Edoma – a case study in how not to run a new hedge fund

Mon Nov 26, 2012

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The shutdown comes at a time when the flow of new hedge fund launches from other bank prop traders is running at a high level


By Nick Evans 

It is usually not a great idea to extrapolate events at individual hedge funds into industry-wide themes or trends. In this most idiosyncratic of activities, what makes one fund or firm succeed - or fail - rarely applies more generally, in what is essentially a business about people.

But the shutdown of Edoma Partners, the London-based event-driven fund launched amid much fanfare two years ago by Goldman Sachs prop trading star Pierre-Henri Flamand, does seem to be one of those rare moments that illustrate some generic industry issues.

The demise of the firm, which had been running more than $2 billion at its peak with a team of some 20 people, was not surprising in itself. Edoma had struggled from the start, with the fund being down by about 7% since inception by the time that Flamand and his partners decided to throw in the towel at the start of November.

The view of one day-one investor that the fund's performance was "crap" might be a little on the harsh side. Event-driven investing has been difficult over the last two years or so, to be fair, and other funds have also struggled.

But Edoma's large and apparently experienced team never really seemed to get any positive momentum going, pretty much from the get-go. And Flamand's view that "unprecedented market conditions" were responsible for the firm's failure - and for the decision to shut down as soon as the two-year lock-ups, to which many investors were subject, expired - seems somewhat lame at a time when all sorts of other hedge funds are continuing to battle away on behalf of their investors.

Flamand is not the first manager to conclude that he is unable to make money in the current environment. And he will not be the last either, with longstanding long/short European equity boutique OMG also deciding to call it a day this month for similar reasons.

But, as our initial nominations for this year's EuroHedge Awards show, a great many funds are continuing to do a great job of producing strong risk-adjusted returns for investors in conditions that certainly are not easy - but which, as these excellent performers and many others besides them have been demonstrating, are not exactly impossible either.

And the pity of the Edoma shutdown is that it would seem to confirm some of the negative points about hedge funds at a time when hedge fund investing is under fairly intense scrutiny - and can only make it even harder for other new hedge funds to launch at a time when the industry needs new blood, new energy and new ideas.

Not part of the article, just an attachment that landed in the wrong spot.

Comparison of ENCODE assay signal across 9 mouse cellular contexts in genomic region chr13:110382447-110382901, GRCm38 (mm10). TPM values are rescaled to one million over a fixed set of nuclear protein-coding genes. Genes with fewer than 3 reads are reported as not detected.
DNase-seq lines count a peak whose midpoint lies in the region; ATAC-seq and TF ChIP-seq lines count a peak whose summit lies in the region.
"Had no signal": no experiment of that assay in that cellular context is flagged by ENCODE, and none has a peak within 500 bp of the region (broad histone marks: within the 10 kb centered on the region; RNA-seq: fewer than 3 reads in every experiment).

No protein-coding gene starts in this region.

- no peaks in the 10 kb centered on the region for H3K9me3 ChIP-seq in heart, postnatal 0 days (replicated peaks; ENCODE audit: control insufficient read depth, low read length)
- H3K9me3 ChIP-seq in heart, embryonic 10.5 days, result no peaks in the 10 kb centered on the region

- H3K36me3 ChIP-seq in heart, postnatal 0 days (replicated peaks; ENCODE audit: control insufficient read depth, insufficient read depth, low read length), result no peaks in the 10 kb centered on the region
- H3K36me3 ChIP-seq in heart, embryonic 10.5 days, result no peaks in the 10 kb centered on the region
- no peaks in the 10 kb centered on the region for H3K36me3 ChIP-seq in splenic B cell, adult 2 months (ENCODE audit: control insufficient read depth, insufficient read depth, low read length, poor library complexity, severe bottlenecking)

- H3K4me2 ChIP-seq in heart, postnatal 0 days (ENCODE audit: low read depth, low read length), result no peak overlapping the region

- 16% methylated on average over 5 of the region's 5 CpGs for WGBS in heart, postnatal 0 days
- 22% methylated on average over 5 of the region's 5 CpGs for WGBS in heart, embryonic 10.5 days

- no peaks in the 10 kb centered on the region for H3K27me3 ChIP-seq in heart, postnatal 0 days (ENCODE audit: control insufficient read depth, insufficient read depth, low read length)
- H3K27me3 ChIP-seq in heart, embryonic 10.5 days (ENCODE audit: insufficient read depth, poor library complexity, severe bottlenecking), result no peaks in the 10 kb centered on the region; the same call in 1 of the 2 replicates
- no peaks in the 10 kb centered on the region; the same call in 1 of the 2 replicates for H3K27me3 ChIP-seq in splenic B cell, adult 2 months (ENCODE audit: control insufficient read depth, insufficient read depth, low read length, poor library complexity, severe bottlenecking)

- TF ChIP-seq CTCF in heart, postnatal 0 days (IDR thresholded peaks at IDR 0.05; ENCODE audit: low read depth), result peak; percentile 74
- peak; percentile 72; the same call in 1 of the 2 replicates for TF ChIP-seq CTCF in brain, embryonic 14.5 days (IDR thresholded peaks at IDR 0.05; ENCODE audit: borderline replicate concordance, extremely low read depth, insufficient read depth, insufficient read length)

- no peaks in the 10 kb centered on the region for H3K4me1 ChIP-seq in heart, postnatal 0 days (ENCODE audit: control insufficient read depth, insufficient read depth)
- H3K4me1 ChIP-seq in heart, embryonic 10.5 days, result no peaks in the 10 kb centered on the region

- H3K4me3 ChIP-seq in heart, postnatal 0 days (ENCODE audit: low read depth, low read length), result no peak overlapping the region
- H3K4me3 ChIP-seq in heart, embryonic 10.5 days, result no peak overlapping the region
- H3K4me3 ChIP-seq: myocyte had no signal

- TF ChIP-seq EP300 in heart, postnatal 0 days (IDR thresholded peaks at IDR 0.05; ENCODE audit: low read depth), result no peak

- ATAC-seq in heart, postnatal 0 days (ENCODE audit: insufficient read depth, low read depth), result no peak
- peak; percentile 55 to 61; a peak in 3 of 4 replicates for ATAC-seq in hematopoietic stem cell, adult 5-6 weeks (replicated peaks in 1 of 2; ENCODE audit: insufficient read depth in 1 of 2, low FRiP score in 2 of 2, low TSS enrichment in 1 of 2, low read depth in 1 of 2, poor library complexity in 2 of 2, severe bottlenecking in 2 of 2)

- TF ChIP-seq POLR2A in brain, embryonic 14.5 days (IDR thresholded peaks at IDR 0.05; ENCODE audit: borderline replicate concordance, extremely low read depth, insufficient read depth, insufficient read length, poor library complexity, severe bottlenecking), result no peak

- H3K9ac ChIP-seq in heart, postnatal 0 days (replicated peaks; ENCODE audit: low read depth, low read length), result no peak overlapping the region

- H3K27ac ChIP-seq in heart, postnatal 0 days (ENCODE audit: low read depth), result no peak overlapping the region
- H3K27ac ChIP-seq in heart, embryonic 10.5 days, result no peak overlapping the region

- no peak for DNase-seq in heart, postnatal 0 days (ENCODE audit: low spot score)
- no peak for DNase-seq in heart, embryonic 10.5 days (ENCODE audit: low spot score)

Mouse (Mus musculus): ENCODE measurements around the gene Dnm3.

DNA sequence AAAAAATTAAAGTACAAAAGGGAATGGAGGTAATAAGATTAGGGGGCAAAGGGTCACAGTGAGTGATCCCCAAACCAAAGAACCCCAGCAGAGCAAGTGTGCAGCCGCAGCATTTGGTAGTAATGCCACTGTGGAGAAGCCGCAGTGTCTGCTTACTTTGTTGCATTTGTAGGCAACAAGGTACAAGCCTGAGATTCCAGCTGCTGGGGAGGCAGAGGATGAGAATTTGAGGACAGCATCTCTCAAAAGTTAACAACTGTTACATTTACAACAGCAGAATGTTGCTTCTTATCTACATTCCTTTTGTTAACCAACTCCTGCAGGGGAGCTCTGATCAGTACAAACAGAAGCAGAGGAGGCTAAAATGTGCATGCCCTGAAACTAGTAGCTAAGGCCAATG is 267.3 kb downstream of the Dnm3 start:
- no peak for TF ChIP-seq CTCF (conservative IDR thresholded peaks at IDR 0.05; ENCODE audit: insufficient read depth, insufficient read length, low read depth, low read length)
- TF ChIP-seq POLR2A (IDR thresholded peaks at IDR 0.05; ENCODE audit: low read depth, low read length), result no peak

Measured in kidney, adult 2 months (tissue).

The whole saga raises questions about the ability of prop traders to make the transition to asset managers; about managing capacity and size; about industry fee structures; about long-term commitment and alignment of interests; and about the pros and cons of investing with people who are new to the asset management game.

The shutdown comes at a time when the flow of new launches from other former bank prop traders is running at a high level - with the potential for the hedge fund industry to take on many of the roles and opportunities previously undertaken by the investment banks themselves.

That ought to be a good thing, both for the industry and for investors. But the Edoma episode will harden the view of many people in the industry that early-stage investments in funds led by traders whose previous experience is in running bank prop capital, and in a very different operating environment, are often bad bets.

Although some of the most successful European hedge funds are run by former bank traders - notably Brevan Howard and BlueCrest - and despite the fact that several of the world's largest and best-regarded hedge funds over the years have been founded by former Goldman executives, many other bank spin-outs have failed to live up to expectations as standalone hedge fund operations.

Moreover, Edoma's decision to take more money than it had said it would do - peaking at over $2 billion against an indicated cap of only $1 billion - laid the firm open to charges that it was more interested in asset-gathering and management fee generation than in performance, while also making life more difficult for itself by having more money to invest than it could handle.

Ultimately the reasons for the firm's failure are probably more down to individual mistakes than to industry-wide issues. But anyone who believes that new funds that start with too much money are more likely to fail than to succeed - of which there have been many examples over time - now has another perfect piece of evidence to support their view.

And anyone who has been paying management fees to Edoma for the past two years while receiving a stream of negative returns will probably think at least twice before giving capital to the next 'hot-thing' investment banker who wants to reinvent themselves as a manager of other people's money.